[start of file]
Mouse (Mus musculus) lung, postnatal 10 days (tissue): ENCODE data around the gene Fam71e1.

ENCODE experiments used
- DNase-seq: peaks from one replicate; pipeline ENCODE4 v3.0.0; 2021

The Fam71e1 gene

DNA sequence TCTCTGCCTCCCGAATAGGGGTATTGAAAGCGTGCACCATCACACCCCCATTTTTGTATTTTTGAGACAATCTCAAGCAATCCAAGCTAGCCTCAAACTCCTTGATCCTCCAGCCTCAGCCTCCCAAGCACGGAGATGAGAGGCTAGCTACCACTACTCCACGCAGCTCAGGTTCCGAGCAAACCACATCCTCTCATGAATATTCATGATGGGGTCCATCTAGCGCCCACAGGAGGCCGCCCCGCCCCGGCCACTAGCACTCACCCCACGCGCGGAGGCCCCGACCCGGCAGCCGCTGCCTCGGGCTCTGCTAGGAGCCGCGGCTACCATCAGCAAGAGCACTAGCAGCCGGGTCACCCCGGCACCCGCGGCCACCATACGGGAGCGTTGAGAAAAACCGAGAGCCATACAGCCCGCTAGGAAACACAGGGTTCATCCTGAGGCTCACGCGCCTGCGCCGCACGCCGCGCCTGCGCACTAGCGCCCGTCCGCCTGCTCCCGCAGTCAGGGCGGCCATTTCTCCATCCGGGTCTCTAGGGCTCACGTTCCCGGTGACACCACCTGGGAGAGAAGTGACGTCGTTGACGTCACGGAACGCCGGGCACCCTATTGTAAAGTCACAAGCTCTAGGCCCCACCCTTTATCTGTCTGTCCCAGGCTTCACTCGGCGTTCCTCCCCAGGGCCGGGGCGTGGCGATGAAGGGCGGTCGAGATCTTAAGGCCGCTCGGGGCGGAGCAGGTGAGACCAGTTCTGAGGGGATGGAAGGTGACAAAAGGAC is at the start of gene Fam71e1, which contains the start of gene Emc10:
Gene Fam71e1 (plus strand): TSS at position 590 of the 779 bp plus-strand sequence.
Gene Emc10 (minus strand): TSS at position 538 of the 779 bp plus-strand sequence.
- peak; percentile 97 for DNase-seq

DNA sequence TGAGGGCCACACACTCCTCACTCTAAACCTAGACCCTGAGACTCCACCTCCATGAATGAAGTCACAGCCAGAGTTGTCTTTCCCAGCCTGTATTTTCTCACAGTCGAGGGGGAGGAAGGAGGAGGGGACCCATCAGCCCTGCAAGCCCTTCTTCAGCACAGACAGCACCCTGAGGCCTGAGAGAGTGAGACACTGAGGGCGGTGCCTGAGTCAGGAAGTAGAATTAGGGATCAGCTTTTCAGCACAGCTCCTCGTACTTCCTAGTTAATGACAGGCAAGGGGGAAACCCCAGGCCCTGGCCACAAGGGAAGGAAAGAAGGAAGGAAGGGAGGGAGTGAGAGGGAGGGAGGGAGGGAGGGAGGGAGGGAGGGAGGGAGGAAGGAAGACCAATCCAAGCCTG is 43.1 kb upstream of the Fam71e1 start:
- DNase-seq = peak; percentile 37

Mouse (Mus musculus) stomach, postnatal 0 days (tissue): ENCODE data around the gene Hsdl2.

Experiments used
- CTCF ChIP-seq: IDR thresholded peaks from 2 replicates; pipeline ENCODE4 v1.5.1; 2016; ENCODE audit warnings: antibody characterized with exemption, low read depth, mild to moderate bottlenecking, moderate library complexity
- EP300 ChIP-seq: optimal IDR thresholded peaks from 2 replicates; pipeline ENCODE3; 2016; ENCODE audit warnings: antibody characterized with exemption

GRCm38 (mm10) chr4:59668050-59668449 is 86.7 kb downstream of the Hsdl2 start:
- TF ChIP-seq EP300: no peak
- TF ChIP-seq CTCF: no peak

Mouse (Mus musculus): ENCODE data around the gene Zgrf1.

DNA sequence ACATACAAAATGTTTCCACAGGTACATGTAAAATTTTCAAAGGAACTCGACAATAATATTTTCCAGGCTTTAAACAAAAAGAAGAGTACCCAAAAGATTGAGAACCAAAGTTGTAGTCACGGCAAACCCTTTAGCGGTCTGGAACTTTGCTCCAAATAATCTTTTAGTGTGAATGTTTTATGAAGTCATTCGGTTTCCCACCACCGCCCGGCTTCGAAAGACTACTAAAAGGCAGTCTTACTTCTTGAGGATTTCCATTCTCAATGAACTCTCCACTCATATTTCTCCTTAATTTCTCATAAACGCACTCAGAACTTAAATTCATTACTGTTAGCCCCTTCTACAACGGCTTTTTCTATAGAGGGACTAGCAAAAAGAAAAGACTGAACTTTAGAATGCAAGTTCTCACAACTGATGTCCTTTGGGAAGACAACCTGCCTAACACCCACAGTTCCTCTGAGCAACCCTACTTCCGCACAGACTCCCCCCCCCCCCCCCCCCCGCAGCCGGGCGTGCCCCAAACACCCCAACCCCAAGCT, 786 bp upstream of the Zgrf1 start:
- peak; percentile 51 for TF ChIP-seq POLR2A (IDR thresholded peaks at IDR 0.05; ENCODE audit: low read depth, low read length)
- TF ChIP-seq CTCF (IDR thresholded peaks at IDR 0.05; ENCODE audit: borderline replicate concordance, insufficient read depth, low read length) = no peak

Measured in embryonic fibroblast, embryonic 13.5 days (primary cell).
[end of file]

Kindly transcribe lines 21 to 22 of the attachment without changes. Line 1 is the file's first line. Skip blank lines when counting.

- TF ChIP-seq CTCF (IDR thresholded peaks at IDR 0.05; ENCODE audit: borderline replicate concordance, insufficient read depth, low read length) = no peak

Measured in embryonic fibroblast, embryonic 13.5 days (primary cell).